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Re: Half Color Bandwidth???



Michael C. Kaye wrote:

> Recently I saw the movie Bulworth in the theatre.  Although it
> was a very clever, funny movie, it took me less than 30 seconds to
> recognize that I was looking at a HD telecine transfer.

To All:

Well, not everything is what it might appear to be.  The movie Bulworth
is indeed
not what a normal film print might look like.  This is one of two wide
release
Imbibition Dye Transfer Technicolor prints.  The other film recently
released is
Godzilla.

Some of the facts re Bulworth are:

Both Warren Beatty (Director, Writer, Producer and Star) and Vittorio
Storaro
(Director of Photography) are big fans of the Technicolor process of
old.  The
prints made in the process are characterized  by saturated colors,
blacker blacks
and tracking of the gray scale very accurately into the blacks.  They
wanted
Technicolor to make all the prints in the IB process but as Technicolor
was making
Godzilla prints at the same time they could only make a portion of the
print order
in Dye Transfer.

But Technicolor is just getting started in the ramp up to make hugh
print orders in
the revitalized process.  As with the few prints of Batman that were
made last year
Tech is fighting several problems.  The color fringing that Mike
mentioned is
certainly there.  This is especially evident on the opening and closing
titles.
Don't know whether this is an optical problem in making the separations
or a factor
in the three separate color printing passes of the blank clear film
stock.  This
fault was not inherent in the IB prints of yester year and they will fix
the
problem.

The other problem that I see is the prints are not as sharp as a
standard silver
print.  Technicolor will have to solve this problem for the process to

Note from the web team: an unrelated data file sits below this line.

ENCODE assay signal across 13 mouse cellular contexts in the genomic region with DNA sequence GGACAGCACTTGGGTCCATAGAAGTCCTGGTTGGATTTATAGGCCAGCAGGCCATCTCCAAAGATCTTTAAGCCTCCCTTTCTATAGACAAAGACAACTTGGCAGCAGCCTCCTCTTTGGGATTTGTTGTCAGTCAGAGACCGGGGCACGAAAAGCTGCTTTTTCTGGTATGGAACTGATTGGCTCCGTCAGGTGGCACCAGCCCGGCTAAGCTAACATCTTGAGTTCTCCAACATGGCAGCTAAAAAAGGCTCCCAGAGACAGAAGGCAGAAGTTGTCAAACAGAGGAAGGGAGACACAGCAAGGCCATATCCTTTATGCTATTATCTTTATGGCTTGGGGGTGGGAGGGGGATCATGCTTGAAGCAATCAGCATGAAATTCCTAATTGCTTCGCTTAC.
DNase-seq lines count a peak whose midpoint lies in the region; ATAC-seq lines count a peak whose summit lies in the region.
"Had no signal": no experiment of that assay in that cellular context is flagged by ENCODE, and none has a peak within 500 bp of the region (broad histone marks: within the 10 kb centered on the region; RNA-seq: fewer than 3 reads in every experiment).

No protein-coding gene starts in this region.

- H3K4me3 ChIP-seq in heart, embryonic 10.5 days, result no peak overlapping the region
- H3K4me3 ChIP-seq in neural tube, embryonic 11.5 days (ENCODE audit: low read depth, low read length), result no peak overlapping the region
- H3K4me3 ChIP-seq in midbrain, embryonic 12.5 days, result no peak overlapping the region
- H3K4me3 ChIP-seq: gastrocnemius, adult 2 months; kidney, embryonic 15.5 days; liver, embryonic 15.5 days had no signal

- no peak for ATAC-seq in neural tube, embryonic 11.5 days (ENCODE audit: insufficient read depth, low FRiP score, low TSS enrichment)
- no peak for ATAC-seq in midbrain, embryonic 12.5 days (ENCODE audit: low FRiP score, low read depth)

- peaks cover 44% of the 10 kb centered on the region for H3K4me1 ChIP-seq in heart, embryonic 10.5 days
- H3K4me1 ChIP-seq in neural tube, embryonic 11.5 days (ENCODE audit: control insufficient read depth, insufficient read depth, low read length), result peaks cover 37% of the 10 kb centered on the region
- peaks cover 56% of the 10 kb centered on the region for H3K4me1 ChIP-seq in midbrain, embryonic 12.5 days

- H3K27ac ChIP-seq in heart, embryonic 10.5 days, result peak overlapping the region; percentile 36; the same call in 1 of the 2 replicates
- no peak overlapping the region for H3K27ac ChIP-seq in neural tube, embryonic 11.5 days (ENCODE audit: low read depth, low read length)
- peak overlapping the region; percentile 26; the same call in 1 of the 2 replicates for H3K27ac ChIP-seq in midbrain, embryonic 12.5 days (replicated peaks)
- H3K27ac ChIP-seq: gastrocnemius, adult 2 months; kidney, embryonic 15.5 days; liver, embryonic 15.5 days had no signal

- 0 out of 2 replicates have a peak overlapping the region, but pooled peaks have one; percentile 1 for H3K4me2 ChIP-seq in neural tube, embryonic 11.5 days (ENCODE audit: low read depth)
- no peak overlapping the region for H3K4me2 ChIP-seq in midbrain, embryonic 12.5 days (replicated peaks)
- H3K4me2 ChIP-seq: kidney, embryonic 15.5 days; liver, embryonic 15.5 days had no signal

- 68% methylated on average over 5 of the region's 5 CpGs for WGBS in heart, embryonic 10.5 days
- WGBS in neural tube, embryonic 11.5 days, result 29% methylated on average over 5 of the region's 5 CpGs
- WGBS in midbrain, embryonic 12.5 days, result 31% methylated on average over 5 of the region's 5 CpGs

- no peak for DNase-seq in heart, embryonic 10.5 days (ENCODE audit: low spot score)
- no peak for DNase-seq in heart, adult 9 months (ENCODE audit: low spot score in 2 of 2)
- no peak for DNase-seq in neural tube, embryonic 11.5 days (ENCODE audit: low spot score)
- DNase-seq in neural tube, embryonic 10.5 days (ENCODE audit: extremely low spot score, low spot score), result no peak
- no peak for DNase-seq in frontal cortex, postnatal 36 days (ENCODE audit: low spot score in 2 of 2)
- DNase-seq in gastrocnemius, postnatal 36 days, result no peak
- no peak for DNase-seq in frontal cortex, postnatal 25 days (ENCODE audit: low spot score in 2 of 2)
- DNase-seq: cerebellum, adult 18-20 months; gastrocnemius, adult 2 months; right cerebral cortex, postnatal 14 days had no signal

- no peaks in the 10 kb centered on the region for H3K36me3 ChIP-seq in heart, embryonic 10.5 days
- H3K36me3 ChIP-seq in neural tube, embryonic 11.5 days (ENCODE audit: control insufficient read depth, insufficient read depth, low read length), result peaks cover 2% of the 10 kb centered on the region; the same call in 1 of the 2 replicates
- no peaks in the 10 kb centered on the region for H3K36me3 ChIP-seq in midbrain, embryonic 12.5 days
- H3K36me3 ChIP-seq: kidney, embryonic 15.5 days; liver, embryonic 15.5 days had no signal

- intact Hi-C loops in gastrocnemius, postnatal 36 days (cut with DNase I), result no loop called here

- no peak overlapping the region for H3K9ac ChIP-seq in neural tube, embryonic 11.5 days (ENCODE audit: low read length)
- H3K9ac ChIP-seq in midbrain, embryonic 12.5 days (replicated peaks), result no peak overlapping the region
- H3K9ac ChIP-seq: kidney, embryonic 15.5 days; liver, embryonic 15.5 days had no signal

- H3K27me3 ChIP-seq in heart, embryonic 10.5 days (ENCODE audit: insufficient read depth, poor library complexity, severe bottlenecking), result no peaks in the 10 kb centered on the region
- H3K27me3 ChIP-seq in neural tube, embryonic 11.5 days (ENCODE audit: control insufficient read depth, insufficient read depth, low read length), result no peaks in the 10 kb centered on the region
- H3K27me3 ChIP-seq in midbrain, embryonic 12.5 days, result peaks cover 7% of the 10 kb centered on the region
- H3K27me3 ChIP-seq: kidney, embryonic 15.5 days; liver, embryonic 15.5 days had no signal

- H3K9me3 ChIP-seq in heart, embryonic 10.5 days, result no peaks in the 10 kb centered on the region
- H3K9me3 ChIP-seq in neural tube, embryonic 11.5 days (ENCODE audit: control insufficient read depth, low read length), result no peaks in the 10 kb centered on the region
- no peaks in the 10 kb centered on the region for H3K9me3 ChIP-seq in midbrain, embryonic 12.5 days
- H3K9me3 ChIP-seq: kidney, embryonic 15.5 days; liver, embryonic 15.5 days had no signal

be
competitive.  The appearance of the prints is that they are sharper than
they really
are because of the darker blacks that give the prints more contrast. 
(But Eastman
Kodak is also trade testing a new print stock with wider latitude and
deeper
blacks.)

When I saw the film I saw the faults that you mentioned.  --  Color
fringing and a
lower resolution image.  Did not see the color hits you mentioned. 
These could be
caused by the 3 pass color printing process.  As the Dyes are applied to
the blank
stock any un-even pressure of the rollers can cause density problems.  I
saw a
similar problem in the right edge of the black background of the end
credits.  There
were also many scenes with very mixed color temperature lighting that
could lead to
color matching problems.  Also some scenes seem to be marginally out of
focus. But I
saw it at one of the smaller theatres at the Chinese complex in
Hollywood and the
focus of the projection was not very good.

But the Good Points of the print that I observed were the great neutral
blacks and
the color tracking of the mid range and low lights.  With more work
Technicolor can
probably solve these problems you mentioned.
But this  film certainly did not go through a high definition telecine
transfer
process.  A clue that might lead anyone to assume that it included a
telecine step
was an unusual end credit.  The end credit existed for Lou Levinson (aka
Joe Beats
of the 1125th Tactical Video Division) as the High Definition Telecine
Colorist.
Usually when the end credits are composed the production company does
not know who
will be doing the telecine transfer. As a member of the TIG maybe Lou
Levinson can
comment on his involvement.


Regards, Bill

Bill Hogan    bhogan at sprocketdig.com    v.818-566-7700
Sprocket Digital    Burbank,CA        f.818-566-4477

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